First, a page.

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Concussions - something we ALL need to be aware of!

The NLYAA takes concussions very seriously. All coaches and volunteers will be required to participate in Heads Up - concussion training annually. 

We also encourage the parents of any athlete to take this course.

Go to the CDC website where the course is accessible, as well as a number of other concussion-related resources.

Unfortunatey we see concussions occur each year, and although they can't always be prevented, we can learn the signs and help to support our athletes to identify the signs and act quickly. 

Greg Williams, one of our soccer directors would like to share the experience he had with his son:

Aidan was playing goalie in a game on September 14th.  It was the end of the game, and he dove to stop a ball and hit the side of his head on the goal post.  There was only about a minute left in the game and he finished it (we did not know he hit his head on the sidelines).  He came to the sidelines after the game and told us what happened.  Overall, he seemed OK.  We gave him a big drink and 2 motrin.  After about 5-10 minutes, he was completely fine.  We went about the rest of our day as if nothing happened.  It wasn't until just before bed that we knew something was wrong.  He said he was dizzy and didn't feel quite right.  We kept him home from school and took him to our family doctor who ran some basic tests and confirmed that he had a concussion.  We had no idea the recovery time that he was facing...After about a week of him still being dizzy and having no balance, we finally ended up at the Concussion Center at Lehigh Valley Hospital next to the new hockey arena.  The level of care there was phenomenal.  I highly recommend anyone who suspects a concussion to contact them first.  They set Aidan up with both physical and occupational therapy.  He was unable to return to school until after Christmas break (the school district provided homebound instruction, which was wonderful), and wasn't released from therapy and able to return to physical activity until February 5th.  So, a head injury that seemed mild at the time took almost 5 months to recover from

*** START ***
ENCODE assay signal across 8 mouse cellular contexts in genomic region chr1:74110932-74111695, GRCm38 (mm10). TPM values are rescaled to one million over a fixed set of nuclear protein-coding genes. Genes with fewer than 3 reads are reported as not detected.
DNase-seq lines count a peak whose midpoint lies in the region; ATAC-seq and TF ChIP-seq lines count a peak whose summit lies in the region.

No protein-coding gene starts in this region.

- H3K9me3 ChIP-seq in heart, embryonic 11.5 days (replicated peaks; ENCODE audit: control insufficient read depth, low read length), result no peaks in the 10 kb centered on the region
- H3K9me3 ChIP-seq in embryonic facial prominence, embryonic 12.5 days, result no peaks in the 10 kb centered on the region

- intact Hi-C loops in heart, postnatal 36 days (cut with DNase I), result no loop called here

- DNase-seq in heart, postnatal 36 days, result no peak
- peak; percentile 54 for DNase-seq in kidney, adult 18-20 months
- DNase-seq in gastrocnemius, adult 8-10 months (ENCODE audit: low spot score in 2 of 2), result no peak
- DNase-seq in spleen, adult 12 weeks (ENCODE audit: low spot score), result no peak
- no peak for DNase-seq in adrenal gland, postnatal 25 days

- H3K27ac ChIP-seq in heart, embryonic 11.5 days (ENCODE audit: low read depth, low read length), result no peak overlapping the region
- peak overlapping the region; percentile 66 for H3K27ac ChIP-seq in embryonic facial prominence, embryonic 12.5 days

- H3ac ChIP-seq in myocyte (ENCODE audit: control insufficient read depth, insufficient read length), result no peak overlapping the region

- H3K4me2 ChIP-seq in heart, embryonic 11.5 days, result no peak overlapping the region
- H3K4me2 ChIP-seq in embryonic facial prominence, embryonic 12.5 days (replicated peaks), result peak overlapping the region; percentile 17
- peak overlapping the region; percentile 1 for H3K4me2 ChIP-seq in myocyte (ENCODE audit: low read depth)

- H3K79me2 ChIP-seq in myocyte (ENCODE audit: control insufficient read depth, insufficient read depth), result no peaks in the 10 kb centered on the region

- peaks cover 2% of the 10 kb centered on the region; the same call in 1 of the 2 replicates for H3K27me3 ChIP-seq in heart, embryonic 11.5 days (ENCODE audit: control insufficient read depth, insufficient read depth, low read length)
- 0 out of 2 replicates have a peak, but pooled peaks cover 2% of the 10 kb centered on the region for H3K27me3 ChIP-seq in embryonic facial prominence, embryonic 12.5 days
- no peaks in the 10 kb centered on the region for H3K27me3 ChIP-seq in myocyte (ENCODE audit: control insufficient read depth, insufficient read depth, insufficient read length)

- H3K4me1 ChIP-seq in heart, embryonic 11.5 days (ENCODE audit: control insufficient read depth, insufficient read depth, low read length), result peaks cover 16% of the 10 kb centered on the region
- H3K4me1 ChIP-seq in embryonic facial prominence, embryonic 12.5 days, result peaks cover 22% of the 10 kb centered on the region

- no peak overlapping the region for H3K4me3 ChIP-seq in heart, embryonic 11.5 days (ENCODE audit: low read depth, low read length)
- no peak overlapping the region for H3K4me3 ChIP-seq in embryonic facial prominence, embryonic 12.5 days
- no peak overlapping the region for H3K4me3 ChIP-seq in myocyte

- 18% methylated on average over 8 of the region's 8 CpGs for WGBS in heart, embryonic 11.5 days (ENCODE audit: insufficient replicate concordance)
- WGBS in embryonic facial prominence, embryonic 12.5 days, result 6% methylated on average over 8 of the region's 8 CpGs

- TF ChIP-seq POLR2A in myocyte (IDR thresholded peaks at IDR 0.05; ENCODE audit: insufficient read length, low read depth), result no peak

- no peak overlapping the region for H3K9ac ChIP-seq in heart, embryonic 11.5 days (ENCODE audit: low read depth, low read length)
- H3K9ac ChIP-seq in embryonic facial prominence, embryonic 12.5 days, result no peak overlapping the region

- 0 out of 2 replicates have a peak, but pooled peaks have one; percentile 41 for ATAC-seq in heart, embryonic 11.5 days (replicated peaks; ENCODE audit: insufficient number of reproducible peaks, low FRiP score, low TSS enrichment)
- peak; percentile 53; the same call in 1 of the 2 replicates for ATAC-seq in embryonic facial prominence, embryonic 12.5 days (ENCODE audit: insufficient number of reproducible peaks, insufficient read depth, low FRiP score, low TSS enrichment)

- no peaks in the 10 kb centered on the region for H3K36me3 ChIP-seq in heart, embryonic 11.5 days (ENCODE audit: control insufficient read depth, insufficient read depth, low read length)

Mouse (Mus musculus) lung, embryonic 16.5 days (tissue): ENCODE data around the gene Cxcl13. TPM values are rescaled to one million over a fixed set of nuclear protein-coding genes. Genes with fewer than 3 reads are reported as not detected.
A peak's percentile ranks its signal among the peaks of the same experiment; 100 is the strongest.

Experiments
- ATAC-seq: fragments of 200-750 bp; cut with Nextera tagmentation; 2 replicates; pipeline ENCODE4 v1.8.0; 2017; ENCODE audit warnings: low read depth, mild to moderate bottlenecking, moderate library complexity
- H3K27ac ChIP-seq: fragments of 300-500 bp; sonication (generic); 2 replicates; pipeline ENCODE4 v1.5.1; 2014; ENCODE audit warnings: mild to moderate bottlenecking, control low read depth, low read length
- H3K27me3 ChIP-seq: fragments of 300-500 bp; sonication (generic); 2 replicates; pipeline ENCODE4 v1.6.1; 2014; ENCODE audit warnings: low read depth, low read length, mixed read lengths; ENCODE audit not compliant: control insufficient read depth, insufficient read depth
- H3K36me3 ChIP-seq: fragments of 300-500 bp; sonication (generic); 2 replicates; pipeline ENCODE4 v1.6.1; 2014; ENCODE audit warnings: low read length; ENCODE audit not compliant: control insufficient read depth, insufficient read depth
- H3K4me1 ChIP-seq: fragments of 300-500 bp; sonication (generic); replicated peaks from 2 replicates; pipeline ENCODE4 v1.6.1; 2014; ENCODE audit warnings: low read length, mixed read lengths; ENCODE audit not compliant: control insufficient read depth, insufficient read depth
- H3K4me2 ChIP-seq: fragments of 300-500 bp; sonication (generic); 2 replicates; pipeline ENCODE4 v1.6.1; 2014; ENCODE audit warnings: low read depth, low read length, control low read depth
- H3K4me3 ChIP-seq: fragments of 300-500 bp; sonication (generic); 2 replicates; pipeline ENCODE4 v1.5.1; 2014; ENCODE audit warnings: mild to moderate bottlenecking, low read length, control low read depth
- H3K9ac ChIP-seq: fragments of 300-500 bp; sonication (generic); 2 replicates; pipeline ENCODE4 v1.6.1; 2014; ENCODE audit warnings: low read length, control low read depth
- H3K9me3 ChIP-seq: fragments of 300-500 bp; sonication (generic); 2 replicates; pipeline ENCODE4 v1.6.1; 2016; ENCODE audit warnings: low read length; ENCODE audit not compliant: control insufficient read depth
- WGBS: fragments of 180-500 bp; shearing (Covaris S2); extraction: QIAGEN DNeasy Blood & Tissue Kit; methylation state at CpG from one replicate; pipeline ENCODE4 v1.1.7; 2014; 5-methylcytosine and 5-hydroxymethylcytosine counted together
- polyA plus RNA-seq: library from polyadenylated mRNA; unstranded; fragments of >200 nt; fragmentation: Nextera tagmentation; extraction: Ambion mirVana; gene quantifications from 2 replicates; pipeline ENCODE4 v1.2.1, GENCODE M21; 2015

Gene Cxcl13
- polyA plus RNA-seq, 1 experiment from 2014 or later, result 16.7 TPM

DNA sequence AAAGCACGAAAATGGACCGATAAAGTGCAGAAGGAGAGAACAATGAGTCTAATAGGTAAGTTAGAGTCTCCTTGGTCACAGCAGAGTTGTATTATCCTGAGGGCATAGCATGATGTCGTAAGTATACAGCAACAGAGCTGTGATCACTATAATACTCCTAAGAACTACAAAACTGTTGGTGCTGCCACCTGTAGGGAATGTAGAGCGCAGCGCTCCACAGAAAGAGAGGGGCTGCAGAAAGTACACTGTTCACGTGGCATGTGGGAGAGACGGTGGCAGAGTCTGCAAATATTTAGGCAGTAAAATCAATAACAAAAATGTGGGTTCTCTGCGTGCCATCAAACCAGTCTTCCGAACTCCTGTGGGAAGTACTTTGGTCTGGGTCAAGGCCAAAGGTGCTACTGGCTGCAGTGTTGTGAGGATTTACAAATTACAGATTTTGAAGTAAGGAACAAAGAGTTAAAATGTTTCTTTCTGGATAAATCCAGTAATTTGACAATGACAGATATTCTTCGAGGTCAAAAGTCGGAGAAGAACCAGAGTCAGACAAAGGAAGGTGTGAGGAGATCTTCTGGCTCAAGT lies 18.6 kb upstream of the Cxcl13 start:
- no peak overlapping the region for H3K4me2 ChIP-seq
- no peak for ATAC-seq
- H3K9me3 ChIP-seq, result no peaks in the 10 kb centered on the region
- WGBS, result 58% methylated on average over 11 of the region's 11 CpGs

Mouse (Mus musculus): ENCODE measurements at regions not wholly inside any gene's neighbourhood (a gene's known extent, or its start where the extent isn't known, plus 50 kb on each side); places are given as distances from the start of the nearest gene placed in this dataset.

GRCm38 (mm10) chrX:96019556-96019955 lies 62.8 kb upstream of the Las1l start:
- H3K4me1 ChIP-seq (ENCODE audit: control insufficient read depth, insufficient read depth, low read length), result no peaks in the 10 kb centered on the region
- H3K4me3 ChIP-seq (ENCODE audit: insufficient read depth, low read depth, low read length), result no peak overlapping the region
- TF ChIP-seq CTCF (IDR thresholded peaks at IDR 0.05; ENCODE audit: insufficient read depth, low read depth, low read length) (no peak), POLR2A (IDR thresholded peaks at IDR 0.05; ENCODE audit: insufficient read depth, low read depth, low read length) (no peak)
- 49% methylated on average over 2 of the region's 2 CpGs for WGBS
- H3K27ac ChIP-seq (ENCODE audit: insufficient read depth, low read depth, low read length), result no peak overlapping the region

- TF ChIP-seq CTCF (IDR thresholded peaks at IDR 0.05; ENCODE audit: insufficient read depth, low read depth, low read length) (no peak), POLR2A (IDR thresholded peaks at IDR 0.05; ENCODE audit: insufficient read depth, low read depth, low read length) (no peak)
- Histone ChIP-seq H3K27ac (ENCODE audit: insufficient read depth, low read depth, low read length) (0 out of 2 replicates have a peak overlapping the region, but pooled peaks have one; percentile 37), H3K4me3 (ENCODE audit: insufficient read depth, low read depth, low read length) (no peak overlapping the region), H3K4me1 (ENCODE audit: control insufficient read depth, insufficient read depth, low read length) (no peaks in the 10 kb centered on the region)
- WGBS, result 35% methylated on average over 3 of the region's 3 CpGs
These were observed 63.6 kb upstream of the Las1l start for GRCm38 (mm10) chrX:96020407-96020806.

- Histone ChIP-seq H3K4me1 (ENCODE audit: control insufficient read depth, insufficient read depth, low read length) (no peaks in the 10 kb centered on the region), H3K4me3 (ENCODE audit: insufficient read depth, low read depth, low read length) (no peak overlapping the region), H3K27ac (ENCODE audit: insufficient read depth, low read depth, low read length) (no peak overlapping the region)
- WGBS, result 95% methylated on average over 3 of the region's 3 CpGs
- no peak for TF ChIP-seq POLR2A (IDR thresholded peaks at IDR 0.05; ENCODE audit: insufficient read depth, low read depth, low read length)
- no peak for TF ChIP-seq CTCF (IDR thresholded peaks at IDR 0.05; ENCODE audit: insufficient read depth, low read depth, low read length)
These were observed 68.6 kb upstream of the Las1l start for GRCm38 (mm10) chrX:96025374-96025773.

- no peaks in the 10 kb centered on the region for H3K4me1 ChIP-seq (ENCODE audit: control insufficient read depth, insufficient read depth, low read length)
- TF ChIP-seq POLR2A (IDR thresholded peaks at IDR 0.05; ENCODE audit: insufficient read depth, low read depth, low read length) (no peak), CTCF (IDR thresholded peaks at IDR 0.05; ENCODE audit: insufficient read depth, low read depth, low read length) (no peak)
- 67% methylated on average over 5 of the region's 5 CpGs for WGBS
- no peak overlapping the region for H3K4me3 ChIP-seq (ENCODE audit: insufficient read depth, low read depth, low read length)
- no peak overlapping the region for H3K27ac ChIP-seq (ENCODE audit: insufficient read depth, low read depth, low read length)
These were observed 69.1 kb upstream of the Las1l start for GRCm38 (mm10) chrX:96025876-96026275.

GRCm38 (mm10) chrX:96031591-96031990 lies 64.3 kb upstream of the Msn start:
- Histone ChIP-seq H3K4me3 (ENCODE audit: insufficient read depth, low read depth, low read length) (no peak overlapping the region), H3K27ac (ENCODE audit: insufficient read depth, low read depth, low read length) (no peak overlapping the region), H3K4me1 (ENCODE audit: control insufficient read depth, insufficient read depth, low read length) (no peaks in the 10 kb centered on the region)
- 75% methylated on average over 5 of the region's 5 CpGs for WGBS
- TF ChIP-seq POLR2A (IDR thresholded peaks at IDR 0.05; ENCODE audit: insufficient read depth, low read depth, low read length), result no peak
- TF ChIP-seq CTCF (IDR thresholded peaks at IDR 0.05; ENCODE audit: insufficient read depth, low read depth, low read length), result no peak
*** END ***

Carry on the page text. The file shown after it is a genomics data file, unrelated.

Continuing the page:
Suspected Concussion Protocol

Suspected Concussion Protocol
All NLYAA Coaches will be required to take the online CDC Concussion course and provide the vice president with a Certificate of Completion.
The following policy and procedure will be used to manage the player with a suspected concussion.
A concussion is a brain injury. Concussions are caused by a bump or blow to the head.
• Concussions are serious
• Concussions can occur without the loss of consciousness
• Concussions can occur in any sport

Recognition and management when they first occur can help prevent further injury or even death

Recognizing a possible concussion
Watch for the following two (2) things among your athletes:
1. A forceful blow to the head or body that results in the rapid movement of the head.
2. Any change in the athlete’s behavior, thinking, physical functioning
(see the signs and symptoms of concussions below).

Symptoms Observed by the Coach or Parent
• Appears dazed or stunned
• Is confused about assignment or position
• Forgets an assignment or instruction
• Is unsure of game score or opponent
• Moved clumsily
• Answers questions slowly
• Losses consciousness (even briefly)
• Shows behavior or personality changes
• Can’t recall events prior to a hit or fall
• Can’t recall events after a hit or fall

Symptoms Reported by Athlete
• Headache
• Nausea or vomiting
• Balance problems or dizziness
• Double or Blurry Vision
• Sensitivity to light
• Sensitivity to noise
• Feeling sluggish, hazy, foggy or groggy
• Concentration or memory problems
• Confusion
• Does not “feel right”

1. Remove the athlete from play. Immediately bring to the attention of the Director/Coordinator or Trainer. Look for signs and symptoms of a concussion if the athlete has experienced a bump or blow to the head, has reported any symptoms documented above or has any change in behavior, thinking or physical functioning. Athletes who are suspected of having a possible concussion must be removed from play. Take possession of the athlete’s helmet and provide it to the parent.
2. Complete the NLYAA Suspected Concussion Report. Complete the report to the best of your ability and give it to the parent(s), guardian or medical professional caring for the athlete.
3. Ensure that the parent(s) or guardian understands that the athlete should be evaluated as soon as possible by an appropriate health care professional. Do not try to judge the severity of the injury yourself.
4. Notify the Director as soon as possible. The Director will track and follow up on every reported concussion.
5. Allow the athlete to return to play ONLY WITH permission from a health care professional with experience in evaluating for concussion. A repeat concussion that occurs before the brain recovers from the first can slow recovery or increase the likelihood of having long-term problems. Prevent common long-term problems and the rare second impact syndrome by delaying the athlete’s return to activity until the player receives appropriate medical evaluation and approval for return to play.

*When an athlete has been removed from play because of a suspected concussion, the athlete will NOT be allowed to return to play until they have been evaluated by a health care professional with experience in evaluating for concussion AND a letter or note of clearance to return to play has been delivered to the Director.

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